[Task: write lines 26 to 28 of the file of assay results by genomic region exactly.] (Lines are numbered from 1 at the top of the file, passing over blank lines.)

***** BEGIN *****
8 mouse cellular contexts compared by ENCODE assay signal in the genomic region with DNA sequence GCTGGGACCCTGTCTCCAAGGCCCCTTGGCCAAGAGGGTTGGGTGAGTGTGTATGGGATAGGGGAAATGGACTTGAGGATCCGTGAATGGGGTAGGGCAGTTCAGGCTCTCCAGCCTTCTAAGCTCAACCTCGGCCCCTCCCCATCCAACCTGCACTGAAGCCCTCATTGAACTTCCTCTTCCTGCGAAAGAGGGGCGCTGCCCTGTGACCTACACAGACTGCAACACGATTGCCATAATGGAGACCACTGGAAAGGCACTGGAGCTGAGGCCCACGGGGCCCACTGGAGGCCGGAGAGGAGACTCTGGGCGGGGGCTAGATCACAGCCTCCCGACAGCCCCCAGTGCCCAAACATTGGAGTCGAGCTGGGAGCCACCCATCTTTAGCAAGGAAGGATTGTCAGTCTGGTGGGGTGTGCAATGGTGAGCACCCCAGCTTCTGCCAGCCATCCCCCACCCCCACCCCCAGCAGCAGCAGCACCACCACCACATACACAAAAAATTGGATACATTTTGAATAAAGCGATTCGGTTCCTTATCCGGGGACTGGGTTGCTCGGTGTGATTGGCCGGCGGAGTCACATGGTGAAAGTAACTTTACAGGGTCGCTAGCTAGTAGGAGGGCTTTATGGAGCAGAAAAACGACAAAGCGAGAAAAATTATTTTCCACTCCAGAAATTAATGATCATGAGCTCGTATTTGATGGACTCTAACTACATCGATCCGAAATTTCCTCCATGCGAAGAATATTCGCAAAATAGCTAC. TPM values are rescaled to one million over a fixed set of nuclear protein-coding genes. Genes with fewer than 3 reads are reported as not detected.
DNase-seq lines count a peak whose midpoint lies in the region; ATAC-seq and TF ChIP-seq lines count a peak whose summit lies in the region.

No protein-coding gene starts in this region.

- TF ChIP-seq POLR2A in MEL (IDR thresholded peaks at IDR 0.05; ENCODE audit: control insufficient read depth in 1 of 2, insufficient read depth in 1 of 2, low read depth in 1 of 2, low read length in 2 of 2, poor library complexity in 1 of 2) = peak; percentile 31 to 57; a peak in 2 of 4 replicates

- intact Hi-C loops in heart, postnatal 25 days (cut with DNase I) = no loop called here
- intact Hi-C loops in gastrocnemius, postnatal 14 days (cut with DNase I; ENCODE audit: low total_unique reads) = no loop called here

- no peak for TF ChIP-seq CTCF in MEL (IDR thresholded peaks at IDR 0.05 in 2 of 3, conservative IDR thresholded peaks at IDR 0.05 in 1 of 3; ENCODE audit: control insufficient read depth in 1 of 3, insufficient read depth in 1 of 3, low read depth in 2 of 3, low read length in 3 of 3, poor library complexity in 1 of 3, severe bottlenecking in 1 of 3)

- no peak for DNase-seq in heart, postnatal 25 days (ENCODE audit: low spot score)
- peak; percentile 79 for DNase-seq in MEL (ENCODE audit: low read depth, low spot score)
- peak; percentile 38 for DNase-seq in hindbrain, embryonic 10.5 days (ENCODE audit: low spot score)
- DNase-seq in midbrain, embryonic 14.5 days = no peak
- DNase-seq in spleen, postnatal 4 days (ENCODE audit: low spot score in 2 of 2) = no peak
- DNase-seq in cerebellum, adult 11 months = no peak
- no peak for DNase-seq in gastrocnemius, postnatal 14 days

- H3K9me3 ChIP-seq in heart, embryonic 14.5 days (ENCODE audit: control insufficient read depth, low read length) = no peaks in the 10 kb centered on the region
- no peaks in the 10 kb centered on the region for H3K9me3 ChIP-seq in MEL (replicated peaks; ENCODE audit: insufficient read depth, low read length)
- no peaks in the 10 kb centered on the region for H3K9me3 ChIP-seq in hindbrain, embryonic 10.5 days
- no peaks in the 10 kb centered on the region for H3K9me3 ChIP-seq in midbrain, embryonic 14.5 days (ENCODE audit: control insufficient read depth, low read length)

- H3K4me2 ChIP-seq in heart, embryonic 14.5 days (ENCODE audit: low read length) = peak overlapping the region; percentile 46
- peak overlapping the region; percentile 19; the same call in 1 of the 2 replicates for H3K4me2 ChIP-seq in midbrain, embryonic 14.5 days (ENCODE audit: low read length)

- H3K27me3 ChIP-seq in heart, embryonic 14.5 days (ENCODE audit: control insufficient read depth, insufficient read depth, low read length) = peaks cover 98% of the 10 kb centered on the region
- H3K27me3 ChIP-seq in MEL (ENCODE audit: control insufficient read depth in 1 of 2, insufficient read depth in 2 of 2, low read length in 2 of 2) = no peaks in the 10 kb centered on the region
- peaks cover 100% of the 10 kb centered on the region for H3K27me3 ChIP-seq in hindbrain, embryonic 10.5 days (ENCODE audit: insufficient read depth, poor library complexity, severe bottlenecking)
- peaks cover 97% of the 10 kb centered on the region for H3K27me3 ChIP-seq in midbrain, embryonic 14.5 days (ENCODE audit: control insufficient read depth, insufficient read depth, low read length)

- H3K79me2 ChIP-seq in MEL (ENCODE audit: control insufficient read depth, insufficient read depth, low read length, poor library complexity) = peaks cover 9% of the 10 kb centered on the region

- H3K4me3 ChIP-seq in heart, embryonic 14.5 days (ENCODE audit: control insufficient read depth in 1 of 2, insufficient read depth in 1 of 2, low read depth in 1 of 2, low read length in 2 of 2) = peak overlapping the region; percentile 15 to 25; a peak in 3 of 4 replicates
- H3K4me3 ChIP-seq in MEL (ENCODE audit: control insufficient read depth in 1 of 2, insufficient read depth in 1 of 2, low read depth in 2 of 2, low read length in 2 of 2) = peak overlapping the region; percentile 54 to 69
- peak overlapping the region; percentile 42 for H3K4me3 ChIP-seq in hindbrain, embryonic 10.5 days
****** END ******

- H3K4me3 ChIP-seq in heart, embryonic 14.5 days (ENCODE audit: control insufficient read depth in 1 of 2, insufficient read depth in 1 of 2, low read depth in 1 of 2, low read length in 2 of 2) = peak overlapping the region; percentile 15 to 25; a peak in 3 of 4 replicates
- H3K4me3 ChIP-seq in MEL (ENCODE audit: control insufficient read depth in 1 of 2, insufficient read depth in 1 of 2, low read depth in 2 of 2, low read length in 2 of 2) = peak overlapping the region; percentile 54 to 69
- peak overlapping the region; percentile 42 for H3K4me3 ChIP-seq in hindbrain, embryonic 10.5 days